I took up Scarlet Spider as my first foray back into collecting single issue comics for several reasons. First and foremost, it was a Spider-title, and while I had only the slightest idea who Kaine was at the time, I’d certainly heard of him, and Scarlet Spider, and was well aware of his connection to Spider-Man. Second, it was slated to take place in Houston, Texas, which is where I reside. So many of these superhero titles take place in New York City (or state) that I couldn’t pass up the opportunity to see what locales and from Houston were used, as well as how they were used. It was for these reasons I took the plunge and purchased a comic book for the insane price of $3.99.
Overall, I’m pretty glad I did.
Kaine has proven an interesting foil to Peter, and it’s pretty intriguing to see how this guy, apparently identical to Peter all the way down to their DNA (with some “cosmetic” differences), has demonstrated how very different he is with his background, and yet on some basic levels they’re still very much the same person. You pull him out of NYC and his clone, give him a chance to build a life in a new town, and despite some of his less than heroic methods, he still fights crime and looks out for innocent people. Despite not consciously wanting to, he’s developed a network of people he cares about, and who care for him, flaws and all. It makes for entertaining reading, and the current issue affirms that things are indeed going in a direction that Kaine finds agreeable.
The cover depicts Kaine and his four friends, Annabelle, Aracely, Wally, and Donald, against a larger image of the Scarlet Spider in costume. It’s apparently raining out, and some kind of spotlight appears to be shining on him, playing across everyone else’s features. It looks intense, and a little bit uncertain, which is a fitting theme for the story inside. Everyone looks well drawn, and though I think Kaine’s brow sticks out a little much on the right-hand side, it’s nevertheless a good representation of who features in the comic.
Kaine essentially has a crisis of identity in this issue, having had to deal with the events of Minimum Carnage, his encounter with the current Venom, and coming to terms with his origins as a clone, made to kill. He drinks himself unconscious somehow, and while he sleeps it off, the hotel in which he resides is taken hostage by a bunch of robbers in Santa Claus costumes. While Wally and Aracely investigate, Annabelle, who has been taken hostage by the attackers (and who isn’t aware of Kaine’s inebriated state), lures one of them up to Kaine’s suite by telling him that someone with a lot of cash is reside in the Presidential Suite. The man takes the bate, and a recovering and quickly infuriated Kaine sobers up, takes him out, and proceeds to help his friends take the hotel back by throwing down on the rest of the armed Santas. Realizing that he does make a difference, Kaine decides to remain in Houston for the time being, where he’s finally starting to feel at home.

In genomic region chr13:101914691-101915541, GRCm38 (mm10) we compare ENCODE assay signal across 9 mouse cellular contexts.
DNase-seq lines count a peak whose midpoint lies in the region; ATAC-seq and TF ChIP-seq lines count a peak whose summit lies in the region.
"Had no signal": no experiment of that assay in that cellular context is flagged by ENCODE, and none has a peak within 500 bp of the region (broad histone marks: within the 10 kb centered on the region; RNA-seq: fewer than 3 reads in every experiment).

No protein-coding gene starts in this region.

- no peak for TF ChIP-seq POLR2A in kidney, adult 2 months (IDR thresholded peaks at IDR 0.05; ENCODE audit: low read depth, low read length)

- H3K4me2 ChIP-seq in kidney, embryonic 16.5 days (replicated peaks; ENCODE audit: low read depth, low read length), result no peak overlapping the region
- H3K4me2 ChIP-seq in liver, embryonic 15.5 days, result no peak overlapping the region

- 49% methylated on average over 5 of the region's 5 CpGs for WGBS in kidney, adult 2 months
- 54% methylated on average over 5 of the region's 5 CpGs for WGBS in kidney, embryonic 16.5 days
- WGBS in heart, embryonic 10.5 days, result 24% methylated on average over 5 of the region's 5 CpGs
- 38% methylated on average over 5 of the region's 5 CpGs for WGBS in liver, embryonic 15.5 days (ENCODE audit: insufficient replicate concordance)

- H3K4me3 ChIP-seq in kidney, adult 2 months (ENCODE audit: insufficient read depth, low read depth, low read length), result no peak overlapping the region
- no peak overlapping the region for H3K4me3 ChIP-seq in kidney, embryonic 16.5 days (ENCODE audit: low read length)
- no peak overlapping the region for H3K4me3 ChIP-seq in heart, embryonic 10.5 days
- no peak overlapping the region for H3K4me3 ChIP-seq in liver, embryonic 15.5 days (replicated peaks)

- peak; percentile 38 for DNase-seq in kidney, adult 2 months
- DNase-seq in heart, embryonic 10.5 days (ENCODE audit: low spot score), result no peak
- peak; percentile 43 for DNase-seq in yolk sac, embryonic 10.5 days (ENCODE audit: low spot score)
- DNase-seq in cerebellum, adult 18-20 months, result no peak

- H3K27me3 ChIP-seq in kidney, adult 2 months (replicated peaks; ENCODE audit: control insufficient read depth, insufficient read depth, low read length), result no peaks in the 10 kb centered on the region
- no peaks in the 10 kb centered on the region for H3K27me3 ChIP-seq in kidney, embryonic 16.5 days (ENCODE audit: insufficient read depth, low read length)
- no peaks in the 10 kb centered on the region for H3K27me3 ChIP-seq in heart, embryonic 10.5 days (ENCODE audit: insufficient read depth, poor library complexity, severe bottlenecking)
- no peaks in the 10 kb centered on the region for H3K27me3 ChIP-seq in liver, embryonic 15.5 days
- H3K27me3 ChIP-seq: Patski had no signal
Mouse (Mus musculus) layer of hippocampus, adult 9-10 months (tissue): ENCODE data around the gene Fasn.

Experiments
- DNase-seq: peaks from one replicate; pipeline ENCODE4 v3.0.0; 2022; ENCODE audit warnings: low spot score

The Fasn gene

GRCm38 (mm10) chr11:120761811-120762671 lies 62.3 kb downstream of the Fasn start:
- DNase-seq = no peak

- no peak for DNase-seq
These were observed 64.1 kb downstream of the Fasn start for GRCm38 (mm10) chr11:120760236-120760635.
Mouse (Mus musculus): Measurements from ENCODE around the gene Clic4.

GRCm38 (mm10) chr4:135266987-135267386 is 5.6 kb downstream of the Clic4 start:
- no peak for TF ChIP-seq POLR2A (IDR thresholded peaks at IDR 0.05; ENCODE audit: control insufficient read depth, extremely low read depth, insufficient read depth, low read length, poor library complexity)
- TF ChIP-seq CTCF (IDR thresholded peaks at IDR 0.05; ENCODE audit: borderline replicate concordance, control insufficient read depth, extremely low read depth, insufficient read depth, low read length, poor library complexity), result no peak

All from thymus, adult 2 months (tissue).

While the identity crisis plot is overused in hero comics, and the Christmas-time robbery of a hotel by a group of evil men in Santa costumes is pretty thin, this was nevertheless a pretty entertaining story. The strength was mainly in the character moments, where we see some telling and often hilarious moments in the story.
Kaine, apparently drunk off of only three beers, swears and faints as he tries to leave the hotel and Houston for good. Aracely, whose telepathic abilities take a turn for the powerful and possibly sinister in this issue, is still a weird amalgamation of stubborn kid and boundaries setter, demanding Kaine contribute to a swear jar for every curse word he utters. Donald alternates between hilariously stunned by the things Kaine mutters and an insightful buffer for the hate Kaine directs at himself.
The action here was also good. The Santas are a bunch of Grinches, who take the Four Seasons while looking for a bunch of jewels being held. When Kaine finally gets into the action, you know from the get-go that the Santas are in trouble. He sees one of them manhandling Annabelle, and not only sobers up in an instant, but goes to cold fury at the same time.
Aristically, this was a pleasing issue. Brown and Pallot do a good job of capturing the action, and make the beginnings of a heist story look believable and logical. While I might personally prefer little more texture to the artwork, everyone looks expressive and distinct, and still very well rendered. My favorite scene, of course, is Kaine standing over the fake Santas after kicking their butts, asking who else would like some “Christmas spirit.” It was hilarious, bad-ass, and reminded me of the kind of thing you’d expect to see in a Die-Hard film. Very well done.
Overall, I really enjoyed this issue. The premise is flimsy, but there’s no denying its entertainment value. The character moments are strong, and the action keeps you turning the pages. Highly recommended.